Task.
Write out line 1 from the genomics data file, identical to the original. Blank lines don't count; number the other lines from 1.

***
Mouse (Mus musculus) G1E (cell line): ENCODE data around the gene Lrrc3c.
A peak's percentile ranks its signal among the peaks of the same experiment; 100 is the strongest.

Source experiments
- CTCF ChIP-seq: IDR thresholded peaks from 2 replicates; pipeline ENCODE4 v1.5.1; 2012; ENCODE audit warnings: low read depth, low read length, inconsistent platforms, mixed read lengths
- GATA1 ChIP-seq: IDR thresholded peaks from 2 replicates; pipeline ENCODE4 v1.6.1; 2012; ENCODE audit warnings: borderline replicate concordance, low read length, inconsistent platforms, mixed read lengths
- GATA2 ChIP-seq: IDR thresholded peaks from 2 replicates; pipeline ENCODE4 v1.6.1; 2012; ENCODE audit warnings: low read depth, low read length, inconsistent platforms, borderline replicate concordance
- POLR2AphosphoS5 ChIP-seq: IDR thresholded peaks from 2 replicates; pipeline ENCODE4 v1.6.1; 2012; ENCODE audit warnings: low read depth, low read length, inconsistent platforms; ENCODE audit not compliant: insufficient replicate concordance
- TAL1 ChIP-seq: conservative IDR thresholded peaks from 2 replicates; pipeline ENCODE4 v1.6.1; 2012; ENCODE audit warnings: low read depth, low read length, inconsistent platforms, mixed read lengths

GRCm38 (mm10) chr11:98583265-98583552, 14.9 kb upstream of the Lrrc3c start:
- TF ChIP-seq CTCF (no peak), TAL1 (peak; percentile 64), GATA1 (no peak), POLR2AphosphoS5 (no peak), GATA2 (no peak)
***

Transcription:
Mouse (Mus musculus) G1E (cell line): ENCODE data around the gene Lrrc3c.